PolyU invention makes 3D mapping more accurate

June 7, 2016, Hong Kong Polytechnic University
PolyU invention makes 3D mapping more accurate
This new technology allows monthly updates and handling of massive data and can cater for the needs in the big data era. It can be used in topographic mapping and 3D modelling of cities for smart city development. Credit: PolyU

The two major traditional 3D mapping techniques are photogrammetry using satellite/aerial imagery and laser scanning. The former offers higher accuracy in the horizontal direction while the latter shows higher accuracy in vertical direction. They may produce errors at different levels and there are usually inconsistences between the mapping products derived from them.

To eliminate data errors and integrate the advantages of the existing technologies, Prof. Wu Bo at The Hong Kong Polytechnic University (PolyU)'s Department of Land Surveying and Geo-Informatics developed a "Novel Integrated 3D Mapping Model". Integrating multi-platform satellite/aerial imagery and data, the technology greatly improved the accuracy in mapping products by 26 to 66 percent to centimetre level.

The cost of the mapping products produced by this model is more or less the same as the . This new technology allows monthly updates and handling of massive data and can cater for the needs in the big data era. It can be used in topographic mapping and 3D modelling of cities for smart city development. For example, it is particularly useful in analysing ventilation, visibility and sunlight distribution between buildings.

Explore further: Hong Kong scientists make great strides in lunar mapping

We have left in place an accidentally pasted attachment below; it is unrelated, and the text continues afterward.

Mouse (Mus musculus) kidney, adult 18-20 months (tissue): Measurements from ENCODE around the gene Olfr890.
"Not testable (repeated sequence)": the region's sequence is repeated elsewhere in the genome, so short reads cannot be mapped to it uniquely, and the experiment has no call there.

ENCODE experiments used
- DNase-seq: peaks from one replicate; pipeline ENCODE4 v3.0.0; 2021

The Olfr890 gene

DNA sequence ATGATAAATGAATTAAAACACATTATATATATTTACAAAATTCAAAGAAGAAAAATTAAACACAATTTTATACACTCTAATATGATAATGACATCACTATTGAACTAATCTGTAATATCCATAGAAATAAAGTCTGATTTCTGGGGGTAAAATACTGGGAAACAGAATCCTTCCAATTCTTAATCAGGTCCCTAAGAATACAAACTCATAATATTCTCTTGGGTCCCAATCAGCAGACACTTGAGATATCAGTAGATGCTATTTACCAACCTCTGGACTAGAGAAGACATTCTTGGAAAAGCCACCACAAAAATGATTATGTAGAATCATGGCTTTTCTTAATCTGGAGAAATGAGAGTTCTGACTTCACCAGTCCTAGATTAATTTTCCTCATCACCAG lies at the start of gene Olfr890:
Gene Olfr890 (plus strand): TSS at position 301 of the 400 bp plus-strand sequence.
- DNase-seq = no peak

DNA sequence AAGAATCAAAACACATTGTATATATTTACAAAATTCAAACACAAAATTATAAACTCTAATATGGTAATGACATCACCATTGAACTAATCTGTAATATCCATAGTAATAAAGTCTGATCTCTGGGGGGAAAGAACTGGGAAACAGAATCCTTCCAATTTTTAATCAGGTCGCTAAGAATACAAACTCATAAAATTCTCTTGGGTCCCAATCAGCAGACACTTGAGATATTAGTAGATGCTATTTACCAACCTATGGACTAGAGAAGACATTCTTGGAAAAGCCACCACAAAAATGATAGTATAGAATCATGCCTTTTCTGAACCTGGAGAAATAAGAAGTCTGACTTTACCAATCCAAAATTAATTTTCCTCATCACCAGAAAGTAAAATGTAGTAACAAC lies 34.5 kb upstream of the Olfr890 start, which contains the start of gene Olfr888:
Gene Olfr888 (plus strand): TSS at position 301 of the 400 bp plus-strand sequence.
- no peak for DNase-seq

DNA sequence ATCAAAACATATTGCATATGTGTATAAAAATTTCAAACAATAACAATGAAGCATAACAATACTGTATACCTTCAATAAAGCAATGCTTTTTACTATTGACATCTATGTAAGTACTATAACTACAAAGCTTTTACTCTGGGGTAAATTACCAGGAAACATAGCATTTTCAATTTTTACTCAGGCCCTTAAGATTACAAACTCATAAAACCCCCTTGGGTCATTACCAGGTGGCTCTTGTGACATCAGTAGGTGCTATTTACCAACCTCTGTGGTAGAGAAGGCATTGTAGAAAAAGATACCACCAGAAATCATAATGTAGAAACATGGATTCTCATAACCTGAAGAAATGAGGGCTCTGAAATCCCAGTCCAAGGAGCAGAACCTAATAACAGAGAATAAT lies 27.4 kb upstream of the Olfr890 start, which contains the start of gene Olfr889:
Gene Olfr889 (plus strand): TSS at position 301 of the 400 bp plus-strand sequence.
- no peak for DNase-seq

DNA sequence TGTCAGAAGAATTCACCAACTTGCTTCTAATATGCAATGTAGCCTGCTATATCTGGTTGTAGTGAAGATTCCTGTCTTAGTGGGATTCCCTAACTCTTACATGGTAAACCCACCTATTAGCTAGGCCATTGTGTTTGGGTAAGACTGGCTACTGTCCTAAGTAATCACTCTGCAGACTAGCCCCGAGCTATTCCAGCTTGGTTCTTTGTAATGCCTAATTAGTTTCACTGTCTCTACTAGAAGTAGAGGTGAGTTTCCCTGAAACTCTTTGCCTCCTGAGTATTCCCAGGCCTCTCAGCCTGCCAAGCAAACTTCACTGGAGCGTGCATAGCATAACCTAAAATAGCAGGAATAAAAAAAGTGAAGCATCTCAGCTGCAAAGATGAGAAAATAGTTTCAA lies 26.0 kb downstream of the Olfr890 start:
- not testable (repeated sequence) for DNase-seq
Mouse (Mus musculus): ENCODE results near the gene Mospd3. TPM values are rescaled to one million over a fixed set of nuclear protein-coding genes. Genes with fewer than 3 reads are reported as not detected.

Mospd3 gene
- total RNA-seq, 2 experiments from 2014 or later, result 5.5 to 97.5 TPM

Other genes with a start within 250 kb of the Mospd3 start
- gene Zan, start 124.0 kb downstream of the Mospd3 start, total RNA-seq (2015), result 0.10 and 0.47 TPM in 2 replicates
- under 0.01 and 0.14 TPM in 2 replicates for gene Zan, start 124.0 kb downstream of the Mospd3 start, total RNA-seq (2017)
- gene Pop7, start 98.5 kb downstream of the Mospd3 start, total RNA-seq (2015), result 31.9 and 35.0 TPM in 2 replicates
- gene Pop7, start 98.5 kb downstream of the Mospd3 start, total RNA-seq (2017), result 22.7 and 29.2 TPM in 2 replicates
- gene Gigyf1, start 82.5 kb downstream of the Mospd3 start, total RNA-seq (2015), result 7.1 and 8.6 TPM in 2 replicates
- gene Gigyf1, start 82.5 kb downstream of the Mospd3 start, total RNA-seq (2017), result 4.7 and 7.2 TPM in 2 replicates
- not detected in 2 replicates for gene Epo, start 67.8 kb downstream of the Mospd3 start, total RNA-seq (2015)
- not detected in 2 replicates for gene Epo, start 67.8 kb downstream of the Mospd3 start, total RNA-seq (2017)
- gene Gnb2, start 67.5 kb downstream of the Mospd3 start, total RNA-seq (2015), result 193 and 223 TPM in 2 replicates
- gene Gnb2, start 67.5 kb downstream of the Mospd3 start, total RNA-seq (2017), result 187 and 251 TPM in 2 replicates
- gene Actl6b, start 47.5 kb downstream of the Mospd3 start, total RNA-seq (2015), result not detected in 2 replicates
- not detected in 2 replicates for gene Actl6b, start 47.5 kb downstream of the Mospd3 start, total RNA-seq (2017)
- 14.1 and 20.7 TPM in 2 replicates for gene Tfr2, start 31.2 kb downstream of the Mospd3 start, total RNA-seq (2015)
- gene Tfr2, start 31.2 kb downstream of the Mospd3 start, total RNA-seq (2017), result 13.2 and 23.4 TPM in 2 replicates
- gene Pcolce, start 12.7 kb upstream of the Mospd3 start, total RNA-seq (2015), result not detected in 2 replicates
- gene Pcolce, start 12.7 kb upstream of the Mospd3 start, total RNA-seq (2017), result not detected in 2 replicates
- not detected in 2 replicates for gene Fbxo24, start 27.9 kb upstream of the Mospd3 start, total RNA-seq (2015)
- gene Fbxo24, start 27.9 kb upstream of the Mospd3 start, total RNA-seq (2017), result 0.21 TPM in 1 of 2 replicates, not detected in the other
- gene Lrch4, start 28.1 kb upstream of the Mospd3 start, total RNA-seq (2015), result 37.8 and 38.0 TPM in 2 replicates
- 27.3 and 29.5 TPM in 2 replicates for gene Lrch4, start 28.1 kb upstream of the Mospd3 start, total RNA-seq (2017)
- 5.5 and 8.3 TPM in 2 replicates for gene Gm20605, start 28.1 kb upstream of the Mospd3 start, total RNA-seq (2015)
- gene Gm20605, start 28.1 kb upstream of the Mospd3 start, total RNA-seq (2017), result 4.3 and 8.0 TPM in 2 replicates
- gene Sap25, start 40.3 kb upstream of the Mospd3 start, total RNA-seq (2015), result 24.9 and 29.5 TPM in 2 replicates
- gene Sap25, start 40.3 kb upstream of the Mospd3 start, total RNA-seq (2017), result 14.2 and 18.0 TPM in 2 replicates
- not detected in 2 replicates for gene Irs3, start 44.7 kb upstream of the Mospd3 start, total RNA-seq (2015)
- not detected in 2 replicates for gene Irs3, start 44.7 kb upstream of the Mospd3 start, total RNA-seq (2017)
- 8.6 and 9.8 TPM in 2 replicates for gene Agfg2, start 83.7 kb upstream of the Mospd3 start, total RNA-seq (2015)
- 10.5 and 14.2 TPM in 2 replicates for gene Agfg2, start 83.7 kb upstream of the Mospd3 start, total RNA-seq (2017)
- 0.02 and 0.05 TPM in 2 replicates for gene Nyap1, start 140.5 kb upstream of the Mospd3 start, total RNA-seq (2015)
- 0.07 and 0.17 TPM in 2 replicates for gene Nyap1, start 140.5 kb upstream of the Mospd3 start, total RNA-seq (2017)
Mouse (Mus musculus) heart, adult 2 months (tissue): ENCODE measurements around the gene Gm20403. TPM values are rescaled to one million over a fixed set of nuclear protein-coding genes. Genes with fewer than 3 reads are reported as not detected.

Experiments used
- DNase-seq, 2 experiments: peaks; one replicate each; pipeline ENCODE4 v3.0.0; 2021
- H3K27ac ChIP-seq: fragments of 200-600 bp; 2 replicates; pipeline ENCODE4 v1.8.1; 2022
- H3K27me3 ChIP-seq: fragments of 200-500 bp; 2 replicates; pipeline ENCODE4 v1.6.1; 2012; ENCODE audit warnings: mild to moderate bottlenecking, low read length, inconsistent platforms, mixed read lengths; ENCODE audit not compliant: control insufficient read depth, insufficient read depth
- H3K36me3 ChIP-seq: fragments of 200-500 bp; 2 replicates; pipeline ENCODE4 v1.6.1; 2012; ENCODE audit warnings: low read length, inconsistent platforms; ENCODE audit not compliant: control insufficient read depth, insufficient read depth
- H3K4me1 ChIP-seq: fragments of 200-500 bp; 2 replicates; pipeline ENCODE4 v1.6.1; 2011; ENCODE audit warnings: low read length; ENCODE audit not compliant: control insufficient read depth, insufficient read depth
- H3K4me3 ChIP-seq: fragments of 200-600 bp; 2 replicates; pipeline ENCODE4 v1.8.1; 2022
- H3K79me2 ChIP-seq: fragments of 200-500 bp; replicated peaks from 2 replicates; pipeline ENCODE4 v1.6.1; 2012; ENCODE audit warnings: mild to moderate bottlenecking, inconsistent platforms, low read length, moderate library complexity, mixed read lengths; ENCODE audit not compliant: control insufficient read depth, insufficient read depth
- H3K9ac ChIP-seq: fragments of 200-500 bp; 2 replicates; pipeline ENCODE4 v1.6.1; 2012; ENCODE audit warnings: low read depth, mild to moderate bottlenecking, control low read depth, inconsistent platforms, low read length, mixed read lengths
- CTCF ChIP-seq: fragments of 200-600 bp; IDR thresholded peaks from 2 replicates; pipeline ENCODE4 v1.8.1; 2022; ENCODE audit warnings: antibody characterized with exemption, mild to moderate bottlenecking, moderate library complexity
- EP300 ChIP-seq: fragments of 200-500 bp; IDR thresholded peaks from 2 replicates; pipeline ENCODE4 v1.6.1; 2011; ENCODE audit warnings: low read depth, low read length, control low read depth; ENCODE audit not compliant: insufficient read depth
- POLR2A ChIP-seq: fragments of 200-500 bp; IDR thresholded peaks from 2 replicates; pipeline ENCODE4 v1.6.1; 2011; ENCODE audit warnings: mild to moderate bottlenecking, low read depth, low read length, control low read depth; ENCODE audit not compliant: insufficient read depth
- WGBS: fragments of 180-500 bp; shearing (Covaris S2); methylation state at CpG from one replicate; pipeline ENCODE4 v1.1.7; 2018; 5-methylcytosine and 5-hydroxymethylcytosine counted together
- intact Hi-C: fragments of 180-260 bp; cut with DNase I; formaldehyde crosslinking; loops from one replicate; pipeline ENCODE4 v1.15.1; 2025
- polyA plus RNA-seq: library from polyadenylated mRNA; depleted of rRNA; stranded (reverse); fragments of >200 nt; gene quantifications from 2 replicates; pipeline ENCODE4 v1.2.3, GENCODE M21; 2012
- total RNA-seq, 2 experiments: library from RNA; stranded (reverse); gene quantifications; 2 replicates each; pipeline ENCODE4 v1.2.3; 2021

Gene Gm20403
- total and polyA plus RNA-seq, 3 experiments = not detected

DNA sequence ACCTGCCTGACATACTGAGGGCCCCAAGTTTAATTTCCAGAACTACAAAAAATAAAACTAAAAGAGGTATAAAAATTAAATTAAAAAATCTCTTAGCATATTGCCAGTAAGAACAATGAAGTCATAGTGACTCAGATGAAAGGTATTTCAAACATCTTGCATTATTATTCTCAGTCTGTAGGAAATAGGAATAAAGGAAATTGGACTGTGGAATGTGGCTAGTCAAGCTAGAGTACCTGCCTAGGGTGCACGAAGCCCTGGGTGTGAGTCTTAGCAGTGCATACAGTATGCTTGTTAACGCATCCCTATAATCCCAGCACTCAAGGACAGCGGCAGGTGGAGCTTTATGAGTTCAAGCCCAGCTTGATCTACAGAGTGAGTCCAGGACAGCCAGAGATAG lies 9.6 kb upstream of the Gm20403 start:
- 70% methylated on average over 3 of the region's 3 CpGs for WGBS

Related Stories

Hong Kong scientists make great strides in lunar mapping

September 12, 2011

Surveying experts of The Hong Kong Polytechnic University (PolyU) have successfully developed methodologies for precise mapping of the Moon, after intensive analysis of the data captured by the Chinese lunar orbiter ChangE-1 ...

The high-tech 3D mapping of Homo naledi's Dinaledi chamber

May 31, 2016

The extremely difficult conditions in which University of the Witwatersrand's (Wits) Professor Lee Berger's Rising Star team was forced to work, gave rise to the use of space-age technology to map the Dinaledi chamber and ...

A new mobile phone app for grassroots mapping

May 4, 2016

University of Exeter academics have created an app which could help aid humanitarian rescue work in disaster-struck regions by using geographic data to map landscapes.

Recommended for you

Study suggests trees are crucial to the future of our cities

March 25, 2019

The shade of a single tree can provide welcome relief from the hot summer sun. But when that single tree is part of a small forest, it creates a profound cooling effect. According to a study published today in the Proceedings ...

Matter waves and quantum splinters

March 25, 2019

Physicists in the United States, Austria and Brazil have shown that shaking ultracold Bose-Einstein condensates (BECs) can cause them to either divide into uniform segments or shatter into unpredictable splinters, depending ...

Apple pivot led by star-packed video service

March 25, 2019

With Hollywood stars galore, Apple unveiled its streaming video plans Monday along with news and game subscription offerings as part of an effort to shift its focus to digital content and services to break free of its reliance ...

0 comments

Please sign in to add a comment. Registration is free, and takes less than a minute. Read more

Click here to reset your password.
Sign in to get notified via email when new comments are made.